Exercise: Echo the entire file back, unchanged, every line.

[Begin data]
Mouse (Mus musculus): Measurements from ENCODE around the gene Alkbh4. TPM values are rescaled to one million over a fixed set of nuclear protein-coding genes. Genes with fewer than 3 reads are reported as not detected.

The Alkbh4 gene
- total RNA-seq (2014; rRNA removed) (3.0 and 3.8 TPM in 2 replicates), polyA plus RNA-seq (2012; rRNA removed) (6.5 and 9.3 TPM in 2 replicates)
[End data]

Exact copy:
Mouse (Mus musculus): Measurements from ENCODE around the gene Alkbh4. TPM values are rescaled to one million over a fixed set of nuclear protein-coding genes. Genes with fewer than 3 reads are reported as not detected.

The Alkbh4 gene
- total RNA-seq (2014; rRNA removed) (3.0 and 3.8 TPM in 2 replicates), polyA plus RNA-seq (2012; rRNA removed) (6.5 and 9.3 TPM in 2 replicates)